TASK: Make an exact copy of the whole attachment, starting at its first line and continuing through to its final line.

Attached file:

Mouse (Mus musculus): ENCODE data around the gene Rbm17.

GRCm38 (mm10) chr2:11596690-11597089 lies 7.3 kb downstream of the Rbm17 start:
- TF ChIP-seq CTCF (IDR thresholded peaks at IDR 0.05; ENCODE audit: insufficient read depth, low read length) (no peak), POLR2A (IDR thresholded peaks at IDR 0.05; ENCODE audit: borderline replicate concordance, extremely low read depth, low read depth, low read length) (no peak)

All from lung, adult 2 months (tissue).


Mouse (Mus musculus): ENCODE data around the gene Rbm17.

GRCm38 (mm10) chr2:11596690-11597089 lies 7.3 kb downstream of the Rbm17 start:
- TF ChIP-seq CTCF (IDR thresholded peaks at IDR 0.05; ENCODE audit: insufficient read depth, low read length) (no peak), POLR2A (IDR thresholded peaks at IDR 0.05; ENCODE audit: borderline replicate concordance, extremely low read depth, low read depth, low read length) (no peak)

All from lung, adult 2 months (tissue).